Europe knows Canada isn't really open for business -

Europe knows Canada isn’t really open for business

The Conservatives’ patchwork rules on foreign ownership aren’t helping CETA negotiations, argues Colin Campbell


In its ongoing free trade talks with Europe, Ottawa is reportedly offering to lift foreign investment restrictions on takeovers by European firms: Deals worth less than $1.5 billion would no longer be up for government review. This comes after its omnibus budget bill that raised the threshold for reviewing foreign takeovers to those worth over $1 billion, up from $344 million. All this suggests that Canada is more open than ever to foreign ownership, as it should be: it brings more competition and more investment dollars into the economy. But Ottawa’s actual track record tells a very different story.

Last week, the Globe and Mail reported the government is trying to delay the takeover of the wireless carrier Wind Mobile by VimpelCom. The deal would create a Russian controlled firm that uses Chinese infrastructure. That, it seems, is way more foreign ownership than the government bargained for when it declared last year (in the interest of boosting competition in the sector) that carriers with less than 10 per cent of the market could be wholly foreign owned. The big telecoms, Telus, Bell and Rogers (which owns this magazine), are still limited to 46.7 per cent foreign ownership.

Before that, there was Ottawa’s handling of the $15-billion takeover of Nexen by China’s state-owned CNOOC. The deal was approved this year, but the government said it would be the last of its kind—a decision it may regret as the oil sands industry searches for more capital. And before that, the Tories nixed BHP Billiton’s $40-billion bid to buy Potash Corp. in 2009. The result: BHP decided to start building a rival mine, which would be the world’s biggest if it opens (potash prices have since collapsed, raising questions about the project). There are plenty of other sectors where Ottawa still bans foreign competition outright. Like the airline industry, a consumer-unfriendly duopoly between West-Jet and Air Canada where foreign ownership is limited to 25 per cent.

Since taking power, the Tories have made a show of declaring Canada open for business. But their patchwork of rules and seat-of-the-pants decisions sends a much more powerful message, one Europe won’t ignore as free trade talks continue.


Europe knows Canada isn’t really open for business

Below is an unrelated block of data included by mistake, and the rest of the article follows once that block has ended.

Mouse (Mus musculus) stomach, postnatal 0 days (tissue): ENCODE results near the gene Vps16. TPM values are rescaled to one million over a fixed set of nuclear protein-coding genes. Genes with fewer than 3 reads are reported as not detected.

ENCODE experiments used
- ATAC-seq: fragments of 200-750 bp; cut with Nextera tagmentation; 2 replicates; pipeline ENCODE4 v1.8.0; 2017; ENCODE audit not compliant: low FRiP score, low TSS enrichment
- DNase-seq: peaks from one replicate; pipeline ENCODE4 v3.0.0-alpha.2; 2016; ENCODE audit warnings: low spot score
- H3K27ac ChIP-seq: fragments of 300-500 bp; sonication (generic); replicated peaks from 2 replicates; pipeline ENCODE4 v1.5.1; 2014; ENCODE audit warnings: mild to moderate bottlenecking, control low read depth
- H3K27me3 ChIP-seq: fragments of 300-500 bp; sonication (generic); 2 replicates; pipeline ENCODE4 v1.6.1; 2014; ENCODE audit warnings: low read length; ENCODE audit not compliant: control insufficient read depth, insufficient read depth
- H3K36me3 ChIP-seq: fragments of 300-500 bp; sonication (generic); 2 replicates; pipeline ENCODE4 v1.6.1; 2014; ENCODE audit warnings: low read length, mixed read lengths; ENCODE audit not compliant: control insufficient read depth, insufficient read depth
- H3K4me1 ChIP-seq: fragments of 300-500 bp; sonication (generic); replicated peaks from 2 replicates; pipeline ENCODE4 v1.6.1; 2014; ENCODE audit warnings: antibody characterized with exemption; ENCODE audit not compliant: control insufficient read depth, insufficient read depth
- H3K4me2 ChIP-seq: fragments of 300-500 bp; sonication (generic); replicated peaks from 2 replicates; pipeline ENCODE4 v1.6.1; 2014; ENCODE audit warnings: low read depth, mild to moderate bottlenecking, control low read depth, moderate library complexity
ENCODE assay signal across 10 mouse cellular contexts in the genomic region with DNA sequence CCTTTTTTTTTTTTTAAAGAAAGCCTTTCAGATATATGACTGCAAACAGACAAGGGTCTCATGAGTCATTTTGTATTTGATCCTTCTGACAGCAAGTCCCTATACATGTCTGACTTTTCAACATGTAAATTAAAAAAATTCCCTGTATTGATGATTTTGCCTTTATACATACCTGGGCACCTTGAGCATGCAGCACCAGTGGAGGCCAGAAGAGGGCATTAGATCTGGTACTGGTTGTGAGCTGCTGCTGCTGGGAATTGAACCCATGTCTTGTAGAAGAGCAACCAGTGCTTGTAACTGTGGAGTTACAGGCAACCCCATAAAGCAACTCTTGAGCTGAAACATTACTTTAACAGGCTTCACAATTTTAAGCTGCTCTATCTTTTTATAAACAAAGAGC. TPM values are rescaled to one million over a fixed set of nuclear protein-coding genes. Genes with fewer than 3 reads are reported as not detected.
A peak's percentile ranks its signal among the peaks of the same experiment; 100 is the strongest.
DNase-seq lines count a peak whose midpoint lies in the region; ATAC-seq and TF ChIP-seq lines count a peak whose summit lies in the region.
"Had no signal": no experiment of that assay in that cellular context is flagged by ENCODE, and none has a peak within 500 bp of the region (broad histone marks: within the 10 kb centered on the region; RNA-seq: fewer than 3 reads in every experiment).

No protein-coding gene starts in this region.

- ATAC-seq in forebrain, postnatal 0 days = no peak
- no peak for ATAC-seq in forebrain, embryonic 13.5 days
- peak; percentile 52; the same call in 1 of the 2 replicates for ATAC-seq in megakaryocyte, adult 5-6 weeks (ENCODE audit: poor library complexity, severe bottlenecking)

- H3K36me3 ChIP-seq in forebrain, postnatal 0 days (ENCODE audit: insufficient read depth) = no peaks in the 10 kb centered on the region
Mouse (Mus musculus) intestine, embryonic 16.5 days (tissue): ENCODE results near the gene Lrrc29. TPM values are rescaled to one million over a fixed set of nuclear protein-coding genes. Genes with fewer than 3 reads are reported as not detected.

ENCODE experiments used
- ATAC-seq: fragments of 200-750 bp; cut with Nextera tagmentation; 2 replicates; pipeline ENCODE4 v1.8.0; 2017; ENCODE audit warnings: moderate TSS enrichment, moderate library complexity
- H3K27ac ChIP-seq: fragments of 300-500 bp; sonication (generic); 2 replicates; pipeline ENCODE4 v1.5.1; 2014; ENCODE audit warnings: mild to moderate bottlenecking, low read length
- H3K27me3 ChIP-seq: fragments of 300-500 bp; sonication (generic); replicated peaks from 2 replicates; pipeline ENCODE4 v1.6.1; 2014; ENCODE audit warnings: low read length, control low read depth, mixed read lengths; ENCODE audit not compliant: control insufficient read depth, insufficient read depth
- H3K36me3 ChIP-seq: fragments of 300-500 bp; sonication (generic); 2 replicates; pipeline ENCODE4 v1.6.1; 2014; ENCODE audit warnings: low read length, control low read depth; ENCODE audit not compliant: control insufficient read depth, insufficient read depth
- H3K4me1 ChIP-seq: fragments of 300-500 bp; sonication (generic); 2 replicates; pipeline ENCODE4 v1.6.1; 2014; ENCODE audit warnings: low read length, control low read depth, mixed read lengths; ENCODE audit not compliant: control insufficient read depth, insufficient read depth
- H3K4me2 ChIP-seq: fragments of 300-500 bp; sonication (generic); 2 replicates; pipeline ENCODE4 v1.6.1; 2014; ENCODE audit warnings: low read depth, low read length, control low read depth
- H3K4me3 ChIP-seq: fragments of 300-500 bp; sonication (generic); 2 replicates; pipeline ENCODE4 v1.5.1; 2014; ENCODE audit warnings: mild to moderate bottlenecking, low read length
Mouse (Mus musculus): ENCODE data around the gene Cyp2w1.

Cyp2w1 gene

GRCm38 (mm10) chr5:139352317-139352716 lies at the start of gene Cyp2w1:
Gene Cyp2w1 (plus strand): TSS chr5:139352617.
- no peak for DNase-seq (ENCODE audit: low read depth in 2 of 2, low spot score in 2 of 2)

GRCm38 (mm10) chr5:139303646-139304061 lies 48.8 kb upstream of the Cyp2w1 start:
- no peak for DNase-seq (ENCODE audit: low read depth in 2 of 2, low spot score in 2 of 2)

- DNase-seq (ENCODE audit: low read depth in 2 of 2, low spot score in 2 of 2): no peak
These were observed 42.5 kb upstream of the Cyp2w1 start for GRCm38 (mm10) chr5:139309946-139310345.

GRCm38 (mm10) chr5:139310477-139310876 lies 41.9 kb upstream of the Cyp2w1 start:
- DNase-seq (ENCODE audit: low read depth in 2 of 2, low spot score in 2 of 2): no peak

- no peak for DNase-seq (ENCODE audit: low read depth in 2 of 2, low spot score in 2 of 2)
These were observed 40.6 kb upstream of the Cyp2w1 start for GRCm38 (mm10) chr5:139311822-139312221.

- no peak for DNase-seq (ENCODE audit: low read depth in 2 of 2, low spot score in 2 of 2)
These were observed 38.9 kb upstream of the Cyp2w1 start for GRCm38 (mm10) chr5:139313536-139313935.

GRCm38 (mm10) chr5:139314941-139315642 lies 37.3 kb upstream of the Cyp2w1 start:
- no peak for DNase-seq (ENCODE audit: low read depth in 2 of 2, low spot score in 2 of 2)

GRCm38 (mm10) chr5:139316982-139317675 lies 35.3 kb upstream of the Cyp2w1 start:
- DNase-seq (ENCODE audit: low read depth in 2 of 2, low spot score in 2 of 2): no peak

1. Canada has to get over the dog-in-the-manger attitude.

    • You need to get over yourself.

      • Poor Ricky. Your party is falling apart, nobody wants your sludge, and you’re frightened of the world….so you attack other posters.

  2. Europe isn’t open for business either. Both organizations have protectionist French agriculture and the EU uses environmental rules as a way to block trade.

    • Amazing how little Canadians know about the world, and how many pet hates they have.

      • Isn’t it amazing how somebody sticks like glue to one media outlet and believe they know everything.

        • Is THAT what you’re doing? No wonder you’re always unaware of what’s going on.

          • Listen lady – I happened to subscribe to several European newspapers. If they could can ignorance it would be you.

          • Mmm well here’s the thing. European newspapers aren’t any better than our own.

  3. Thank you.
    I’ve never understood why the press, for over 7 years running, has accepted at face value, the continued mythology from the Conservatives that they’re handling the economy well. Many either didn’t bother to check the record, or didn’t know enough about economics to understand otherwise. Even worse, some were simply assuming that any party that calls themselves “Conservative” must, by definition, be better than any other party at economics.
    Well, what we’ve seen is that, compared to any other previous era (whether under Liberal or Conservative government), these last 7 years have been among the worst. Sure, defenders of the government will say that the world economy has changed since the Great Recession. And the fact that our economy is growing at less than 2% a year despite being 5 years removed from the recession can’t be blamed on the government.
    But that’s just denial. Even if our economic woes were due to global factors, the government has done squat to change our economy to adapt to the new reality. Despite starting out with much more serious economic problems, the US and the EU are making major changes to their economies to adapt. They will be better equipped to compete effectively in the new global economy. But in Canada, outside of championing the oil sands gravy train, much of our economy is stuck in the last century.
    What our economy, and our nation, sorely lacks is not more tax credits or empty rhetoric about “open for business”. What we lack is political vision, and political courage.

    • Most of our damage was done before the crisis…..when the surplus was blown on stupidity, and the GST was cut.

      But then we had an ‘economist’ PM who didn’t see a recession coming

      The damage continues because he’s trying to live in the 50s, and on primary resources

  4. Just wait till America self-destructs itself.

    Canada will follow next. Take your vacations and make your wills.